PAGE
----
I admire your quest to eat healthier, and I believe your nutritional advice is awesome, for the most part. It’s just when you get in to attacking the food industry and the farmers who provide the food, that I’m afraid you may be a little off base. Are there issues that need to be addressed? Certainly, there always has been and always will be. There is room for all methods of farming in this country, and the overwhelming majority of farmers are concerned about preserving their land and the environment for future generations. There are reasons for every practice we apply on our farm and they have everything to do with conservation, animal welfare, and providing a safe, quality product. Pardon me for being blunt, but I can’t help but take posts like this personally. The farmers providing meat, milk, eggs, and crops to food processors have families too.

    • Hi. Thank you so much for taking the time to write such a thoughtful post. I agree with you on many things you say, such as “food borne illness will exist as long as humans eat food,” and that my buying eggs from local farmers with pastured hens is no guarantee against salmonella. I am aware of that, but I would put my $5/dozen farm fresh orangey-yolk eggs up against any $1/dozen in the grocery store: for taste, nutrition and even safety. Speaking of the $1/dozen eggs, you are right on about consumer demand for cheap, convenient, uniform food; in the past, I was guilty of being one of those consumers. I see that the market is giving consumers what they want. I hope to educate people that enjoying better quality food will give them a better quality of life.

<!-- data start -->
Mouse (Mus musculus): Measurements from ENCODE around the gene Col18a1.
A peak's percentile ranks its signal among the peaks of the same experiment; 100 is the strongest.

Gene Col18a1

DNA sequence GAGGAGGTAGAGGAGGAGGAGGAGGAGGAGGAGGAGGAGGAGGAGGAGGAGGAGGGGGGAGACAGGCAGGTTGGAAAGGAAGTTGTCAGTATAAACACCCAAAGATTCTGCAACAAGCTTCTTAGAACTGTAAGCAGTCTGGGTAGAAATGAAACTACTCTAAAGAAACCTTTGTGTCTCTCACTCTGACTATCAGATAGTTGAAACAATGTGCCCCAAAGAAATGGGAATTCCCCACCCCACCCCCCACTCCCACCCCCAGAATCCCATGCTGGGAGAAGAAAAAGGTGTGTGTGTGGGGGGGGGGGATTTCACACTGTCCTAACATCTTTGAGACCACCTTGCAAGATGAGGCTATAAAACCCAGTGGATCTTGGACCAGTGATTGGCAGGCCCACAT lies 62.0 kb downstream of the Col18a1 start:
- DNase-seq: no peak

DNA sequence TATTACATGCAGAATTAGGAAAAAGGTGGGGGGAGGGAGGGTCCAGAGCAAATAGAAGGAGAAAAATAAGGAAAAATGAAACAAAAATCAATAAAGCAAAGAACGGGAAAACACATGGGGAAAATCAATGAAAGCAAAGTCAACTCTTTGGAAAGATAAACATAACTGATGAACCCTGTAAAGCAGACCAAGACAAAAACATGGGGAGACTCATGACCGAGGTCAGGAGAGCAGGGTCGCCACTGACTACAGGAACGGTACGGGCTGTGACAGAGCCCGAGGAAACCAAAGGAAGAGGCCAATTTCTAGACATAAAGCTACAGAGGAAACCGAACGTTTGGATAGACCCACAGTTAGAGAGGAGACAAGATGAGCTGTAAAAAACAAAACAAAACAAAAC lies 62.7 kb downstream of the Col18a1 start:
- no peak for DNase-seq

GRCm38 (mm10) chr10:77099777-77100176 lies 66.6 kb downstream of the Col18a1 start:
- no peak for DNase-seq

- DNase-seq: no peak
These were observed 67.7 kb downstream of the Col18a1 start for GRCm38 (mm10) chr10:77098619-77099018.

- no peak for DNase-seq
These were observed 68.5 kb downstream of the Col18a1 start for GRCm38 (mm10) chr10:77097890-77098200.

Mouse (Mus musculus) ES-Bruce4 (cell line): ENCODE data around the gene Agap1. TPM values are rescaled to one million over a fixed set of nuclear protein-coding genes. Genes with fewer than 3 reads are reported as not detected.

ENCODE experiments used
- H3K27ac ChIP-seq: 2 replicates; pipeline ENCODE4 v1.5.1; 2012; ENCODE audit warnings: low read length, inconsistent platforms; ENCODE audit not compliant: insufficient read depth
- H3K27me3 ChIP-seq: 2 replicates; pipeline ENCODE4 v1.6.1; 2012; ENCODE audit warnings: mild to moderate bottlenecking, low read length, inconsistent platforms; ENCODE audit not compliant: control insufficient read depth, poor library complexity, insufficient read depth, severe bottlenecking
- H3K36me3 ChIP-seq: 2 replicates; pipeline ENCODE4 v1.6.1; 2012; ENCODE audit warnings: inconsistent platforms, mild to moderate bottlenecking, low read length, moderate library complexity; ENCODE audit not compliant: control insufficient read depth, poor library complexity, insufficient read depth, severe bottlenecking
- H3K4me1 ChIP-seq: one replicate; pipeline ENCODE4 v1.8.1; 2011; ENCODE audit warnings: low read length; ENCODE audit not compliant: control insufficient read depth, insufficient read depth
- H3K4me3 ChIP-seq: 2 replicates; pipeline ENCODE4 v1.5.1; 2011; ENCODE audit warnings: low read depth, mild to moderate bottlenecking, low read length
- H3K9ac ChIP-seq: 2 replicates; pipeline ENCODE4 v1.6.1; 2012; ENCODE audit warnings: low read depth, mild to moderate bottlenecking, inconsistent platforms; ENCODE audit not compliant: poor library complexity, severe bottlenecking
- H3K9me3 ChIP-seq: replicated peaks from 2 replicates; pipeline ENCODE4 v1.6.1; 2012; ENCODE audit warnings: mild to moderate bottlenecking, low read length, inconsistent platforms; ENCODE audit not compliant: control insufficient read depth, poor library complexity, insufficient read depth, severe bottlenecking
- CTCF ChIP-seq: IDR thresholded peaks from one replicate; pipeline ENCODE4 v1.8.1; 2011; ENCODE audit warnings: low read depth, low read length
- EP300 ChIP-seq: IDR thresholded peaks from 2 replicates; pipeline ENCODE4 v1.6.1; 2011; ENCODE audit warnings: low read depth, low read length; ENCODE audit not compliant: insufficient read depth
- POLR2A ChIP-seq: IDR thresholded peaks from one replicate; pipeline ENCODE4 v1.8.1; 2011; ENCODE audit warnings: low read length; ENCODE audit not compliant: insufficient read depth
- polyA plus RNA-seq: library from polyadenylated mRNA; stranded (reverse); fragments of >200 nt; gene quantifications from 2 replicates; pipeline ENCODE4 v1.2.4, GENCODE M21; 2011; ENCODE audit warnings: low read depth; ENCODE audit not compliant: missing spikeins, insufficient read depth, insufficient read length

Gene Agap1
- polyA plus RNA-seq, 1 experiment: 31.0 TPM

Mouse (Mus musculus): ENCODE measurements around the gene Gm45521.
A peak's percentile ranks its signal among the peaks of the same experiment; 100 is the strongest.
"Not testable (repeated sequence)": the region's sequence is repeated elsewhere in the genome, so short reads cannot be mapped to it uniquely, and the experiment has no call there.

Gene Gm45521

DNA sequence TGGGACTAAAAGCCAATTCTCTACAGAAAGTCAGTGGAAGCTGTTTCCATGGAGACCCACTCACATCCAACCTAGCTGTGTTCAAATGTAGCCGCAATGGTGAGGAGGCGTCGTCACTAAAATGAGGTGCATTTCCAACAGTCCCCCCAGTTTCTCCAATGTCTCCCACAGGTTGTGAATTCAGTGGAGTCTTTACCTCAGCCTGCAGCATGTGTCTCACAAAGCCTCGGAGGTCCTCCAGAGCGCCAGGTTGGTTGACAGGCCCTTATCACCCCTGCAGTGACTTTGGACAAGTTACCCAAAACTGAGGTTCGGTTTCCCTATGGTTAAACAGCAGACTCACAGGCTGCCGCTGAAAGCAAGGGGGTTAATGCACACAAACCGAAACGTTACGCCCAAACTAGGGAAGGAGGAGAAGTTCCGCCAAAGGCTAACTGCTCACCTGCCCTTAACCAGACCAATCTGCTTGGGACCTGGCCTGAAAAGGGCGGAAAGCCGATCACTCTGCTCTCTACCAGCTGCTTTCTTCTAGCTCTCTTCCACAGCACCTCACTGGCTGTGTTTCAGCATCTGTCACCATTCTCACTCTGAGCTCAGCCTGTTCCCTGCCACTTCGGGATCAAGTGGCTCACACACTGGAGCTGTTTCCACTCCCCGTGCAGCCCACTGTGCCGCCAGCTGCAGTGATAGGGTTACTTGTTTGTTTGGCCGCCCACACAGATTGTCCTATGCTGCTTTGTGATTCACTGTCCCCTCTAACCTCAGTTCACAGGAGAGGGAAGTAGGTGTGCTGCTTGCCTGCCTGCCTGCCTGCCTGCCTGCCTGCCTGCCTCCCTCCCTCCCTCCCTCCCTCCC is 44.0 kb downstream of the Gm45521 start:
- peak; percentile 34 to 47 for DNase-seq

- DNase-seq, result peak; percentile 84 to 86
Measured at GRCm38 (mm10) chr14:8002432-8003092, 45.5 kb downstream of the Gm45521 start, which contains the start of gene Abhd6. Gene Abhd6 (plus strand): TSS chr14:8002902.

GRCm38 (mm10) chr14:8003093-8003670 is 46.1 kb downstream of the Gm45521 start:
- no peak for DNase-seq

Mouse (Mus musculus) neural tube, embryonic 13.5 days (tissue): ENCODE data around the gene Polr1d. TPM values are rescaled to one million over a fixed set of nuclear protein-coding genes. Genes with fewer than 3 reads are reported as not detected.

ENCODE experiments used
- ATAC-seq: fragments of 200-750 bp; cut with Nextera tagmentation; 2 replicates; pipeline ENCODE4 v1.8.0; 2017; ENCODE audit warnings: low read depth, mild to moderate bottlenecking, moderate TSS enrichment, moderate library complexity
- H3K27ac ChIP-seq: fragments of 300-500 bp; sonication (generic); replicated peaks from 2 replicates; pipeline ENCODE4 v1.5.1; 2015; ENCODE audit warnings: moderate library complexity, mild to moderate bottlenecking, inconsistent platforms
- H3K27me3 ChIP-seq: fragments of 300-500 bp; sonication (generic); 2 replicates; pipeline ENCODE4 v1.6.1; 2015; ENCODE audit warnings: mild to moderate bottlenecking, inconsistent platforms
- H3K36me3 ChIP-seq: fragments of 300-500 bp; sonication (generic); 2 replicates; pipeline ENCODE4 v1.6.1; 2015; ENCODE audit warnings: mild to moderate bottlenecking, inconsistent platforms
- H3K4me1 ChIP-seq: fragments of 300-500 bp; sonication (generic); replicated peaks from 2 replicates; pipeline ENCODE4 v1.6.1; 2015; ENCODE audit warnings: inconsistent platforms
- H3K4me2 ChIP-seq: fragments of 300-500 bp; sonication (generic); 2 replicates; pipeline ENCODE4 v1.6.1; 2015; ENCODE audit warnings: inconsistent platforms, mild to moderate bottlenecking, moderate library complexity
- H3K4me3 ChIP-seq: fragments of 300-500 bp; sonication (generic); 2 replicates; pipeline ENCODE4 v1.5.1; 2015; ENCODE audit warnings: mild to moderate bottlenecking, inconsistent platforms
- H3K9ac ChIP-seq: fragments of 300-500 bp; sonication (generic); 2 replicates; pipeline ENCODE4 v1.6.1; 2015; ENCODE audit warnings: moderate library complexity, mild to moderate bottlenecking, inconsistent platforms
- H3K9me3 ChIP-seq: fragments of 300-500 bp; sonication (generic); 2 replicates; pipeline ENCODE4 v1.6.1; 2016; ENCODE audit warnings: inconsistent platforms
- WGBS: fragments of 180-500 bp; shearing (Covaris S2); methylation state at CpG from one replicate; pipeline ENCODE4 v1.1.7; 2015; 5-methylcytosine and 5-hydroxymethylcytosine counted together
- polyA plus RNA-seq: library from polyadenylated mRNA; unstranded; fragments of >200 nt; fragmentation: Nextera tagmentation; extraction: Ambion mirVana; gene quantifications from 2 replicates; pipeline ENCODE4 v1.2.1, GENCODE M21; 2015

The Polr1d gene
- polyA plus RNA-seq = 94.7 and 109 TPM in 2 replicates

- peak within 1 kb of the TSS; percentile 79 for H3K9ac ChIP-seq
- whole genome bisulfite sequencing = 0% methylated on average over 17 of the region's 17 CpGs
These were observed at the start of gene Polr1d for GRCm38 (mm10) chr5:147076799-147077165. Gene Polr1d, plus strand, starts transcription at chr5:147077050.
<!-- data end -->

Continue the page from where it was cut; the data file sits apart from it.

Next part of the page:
I understand that there are myriad reasons for today’s farming practices, and I respect and admire you for farming and helping get food on our tables. I have not walked in your shoes, and I appreciate the reminder that everyone in the food industry has families too. You sound like a very conscientious, thoughtful farmer and I wish you and your family well.

  2. Kelly

    Hi. Thank you so much for taking the time to write such a thoughtful post. I agree with you on many things you say, such as “food borne illness will exist as long as humans eat food,” and that my buying eggs from local farmers with pastured hens is no guarantee against salmonella. I am aware of that, but I would put my $5/dozen farm fresh orangey-yolk eggs up against any $1/dozen in the grocery store: for taste, nutrition and even safety. Speaking of the $1/dozen eggs, you are right on about consumer demand for cheap, convenient, uniform food; in the past, I was guilty of being one of those consumers. I see that the market is giving consumers what they want. I hope to educate people that enjoying better quality food will give them a better quality of life.

    I understand that there are myriad reasons for today’s farming practices, and I respect and admire you for farming and helping get food on our tables. I have not walked in your shoes, and I appreciate the reminder that everyone in the food industry has families too. You sound like a very conscientious, thoughtful farmer and I wish you and your family well.